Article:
whooshing sound in ear being checked by hearing care professional
whooshing sound in ear being evaluated by hearing care professional

Whooshing Sound in Ear: Possible Causes and Treatment Options

Have you ever held a seashell up to your ear and listened? When you were a child, a grownup may have told you the sound inside the seashell was the gentle roaring of ocean waves.

The truth, of course, is somewhat less magical. The “whooshing” sound in a seashell is simply the effect of the curving interior on the air inside of the shell.

But what if you hear a whooshing sound in your ears constantly, and the sound won’t go away? Should you be worried? What might be causing the sound, and most importantly, what can you do about it?

Don’t worry: we’ve got answers to your questions.

That Whooshing Sound May Be Caused By Tinnitus

An estimated 50 million Americans suffer from a condition known as tinnitus. Pronounced “ti-nuh-tuhs” (or alternatively, “ti-NIGHT-us”), tinnitus is characterized by a persistent ringing, swishing, buzzing, or—yes—whooshing sound in one or both ears.

Most people have experienced short-term tinnitus after leaving a loud event, such as an indoor concert or sports game. Unfortunately, for millions of people, the sound persists no matter where they go or how quiet their surroundings may be.

Causes of Tinnitus

There are many possible causes of tinnitus, and research on the condition is ongoing. That said, there are known associations between tinnitus and the following conditions, medical events, or sudden triggers:

  • Earwax accumulation or a punctured eardrum.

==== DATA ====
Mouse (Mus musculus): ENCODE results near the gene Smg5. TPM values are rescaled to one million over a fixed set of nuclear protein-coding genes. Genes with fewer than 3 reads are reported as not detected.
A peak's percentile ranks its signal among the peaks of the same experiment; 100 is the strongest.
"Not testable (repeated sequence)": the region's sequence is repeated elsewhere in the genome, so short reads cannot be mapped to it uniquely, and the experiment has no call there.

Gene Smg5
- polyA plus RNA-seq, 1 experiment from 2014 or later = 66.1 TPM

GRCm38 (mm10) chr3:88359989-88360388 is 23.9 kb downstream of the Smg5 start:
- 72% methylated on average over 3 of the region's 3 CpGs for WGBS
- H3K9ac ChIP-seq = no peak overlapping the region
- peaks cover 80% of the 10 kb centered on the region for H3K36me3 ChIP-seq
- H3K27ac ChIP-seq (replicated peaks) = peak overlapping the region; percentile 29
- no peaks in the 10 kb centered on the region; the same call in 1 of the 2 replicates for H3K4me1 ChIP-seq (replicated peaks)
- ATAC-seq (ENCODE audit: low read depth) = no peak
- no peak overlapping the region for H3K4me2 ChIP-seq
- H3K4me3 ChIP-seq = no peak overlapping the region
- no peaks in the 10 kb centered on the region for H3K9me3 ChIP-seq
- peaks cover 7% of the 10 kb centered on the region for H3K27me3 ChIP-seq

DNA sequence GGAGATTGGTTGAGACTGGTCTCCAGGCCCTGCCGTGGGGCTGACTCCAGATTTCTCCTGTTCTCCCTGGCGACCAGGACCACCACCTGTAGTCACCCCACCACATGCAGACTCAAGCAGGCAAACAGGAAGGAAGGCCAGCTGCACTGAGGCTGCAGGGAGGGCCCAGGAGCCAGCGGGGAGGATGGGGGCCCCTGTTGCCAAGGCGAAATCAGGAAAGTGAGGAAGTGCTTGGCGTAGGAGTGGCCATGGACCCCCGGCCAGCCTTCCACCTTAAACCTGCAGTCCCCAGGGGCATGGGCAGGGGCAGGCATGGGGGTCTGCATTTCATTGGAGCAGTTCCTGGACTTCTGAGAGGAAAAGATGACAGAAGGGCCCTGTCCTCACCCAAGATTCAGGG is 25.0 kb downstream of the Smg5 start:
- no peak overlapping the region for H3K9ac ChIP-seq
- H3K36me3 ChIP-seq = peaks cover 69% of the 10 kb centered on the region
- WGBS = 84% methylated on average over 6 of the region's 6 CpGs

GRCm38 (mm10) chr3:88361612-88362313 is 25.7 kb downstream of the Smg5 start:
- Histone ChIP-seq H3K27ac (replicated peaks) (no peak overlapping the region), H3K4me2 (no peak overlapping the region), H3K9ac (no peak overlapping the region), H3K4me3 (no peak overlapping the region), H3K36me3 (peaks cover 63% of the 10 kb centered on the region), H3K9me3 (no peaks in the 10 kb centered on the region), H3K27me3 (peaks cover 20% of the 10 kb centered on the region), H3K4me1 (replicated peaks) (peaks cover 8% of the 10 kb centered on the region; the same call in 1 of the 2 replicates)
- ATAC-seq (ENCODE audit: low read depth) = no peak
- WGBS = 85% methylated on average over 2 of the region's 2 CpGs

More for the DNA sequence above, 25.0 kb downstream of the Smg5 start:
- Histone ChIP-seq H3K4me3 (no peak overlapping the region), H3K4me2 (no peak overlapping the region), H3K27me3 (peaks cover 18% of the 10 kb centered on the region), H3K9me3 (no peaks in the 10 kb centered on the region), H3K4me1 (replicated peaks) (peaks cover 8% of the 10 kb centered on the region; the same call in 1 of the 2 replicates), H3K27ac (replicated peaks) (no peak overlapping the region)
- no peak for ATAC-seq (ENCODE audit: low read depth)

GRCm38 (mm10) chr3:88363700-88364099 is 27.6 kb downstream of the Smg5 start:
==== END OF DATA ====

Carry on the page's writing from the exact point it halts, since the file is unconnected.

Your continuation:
• Sensorineural hearing loss due to chronic exposure to loud noises or the natural aging process.
  • Ototoxic (toxic to the ear) medications, including ibuprofen, salicylates such as Pepto-Bismal, anti-inflammatory medications, antidepressants, sedatives, and certain antibiotics.
  • Infection, allergies, otosclerosis, Meniere’s disease, or tumors in the middle ear.
  • Trauma to the head or neck, neck misalignment, or a temporomandibular joint (TMJ) disorder.
  • Diabetes, vascular disorders, thyroid dysfunction, or low blood pressure.

It’s also worth noting that consuming substances such as alcohol or caffeine may significantly worsen the symptoms of tinnitus.

Whooshing Sounds From Tinnitus: Next Steps

Initially, you should schedule an appointment with your general practitioner, who will look for any accumulation of ear wax in the ear canal or investigate other health conditions and medications that might be contributing to the issue.

After ruling out obvious causes, your general practitioner will refer you to a specialist in ear, nose, and throat (ENT). The ENT will conduct a thorough examination of your neck, head, and ears, as well as perform a hearing test to ascertain if your tinnitus is accompanied by any hearing impairment. It may become necessary to seek the expertise of an audiologist or hearing care professional. This professional can carry out additional tests to assess the severity of both the hearing loss and the tinnitus.

How to Stop Whooshing Sounds From Tinnitus

There is no universal remedy for tinnitus. However, the condition can be managed effectively with the assistance of a hearing care professional, who will personalize a treatment plan for your needs. Utilizing cutting-edge hearing aid technology, your hearing care professional can explain strategies to handle the constant irritation caused by tinnitus. The good news: as many as 60% of individuals using hearing aids experience some degree of tinnitus relief by enhancing their hearing with the devices.

Moreover, taking steps to boost your overall health can also aid in managing the condition more easily. Practices such as relaxation techniques, regular physical activity, and maintaining a nutritious diet are always beneficial.

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